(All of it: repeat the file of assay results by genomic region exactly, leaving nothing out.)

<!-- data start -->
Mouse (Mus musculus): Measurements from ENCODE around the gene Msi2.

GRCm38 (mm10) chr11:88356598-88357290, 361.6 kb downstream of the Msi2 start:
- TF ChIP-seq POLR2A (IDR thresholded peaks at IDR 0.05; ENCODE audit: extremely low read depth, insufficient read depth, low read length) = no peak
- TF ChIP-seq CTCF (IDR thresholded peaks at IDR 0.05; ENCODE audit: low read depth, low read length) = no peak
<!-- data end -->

Mouse (Mus musculus): Measurements from ENCODE around the gene Msi2.

GRCm38 (mm10) chr11:88356598-88357290, 361.6 kb downstream of the Msi2 start:
- TF ChIP-seq POLR2A (IDR thresholded peaks at IDR 0.05; ENCODE audit: extremely low read depth, insufficient read depth, low read length) = no peak
- TF ChIP-seq CTCF (IDR thresholded peaks at IDR 0.05; ENCODE audit: low read depth, low read length) = no peak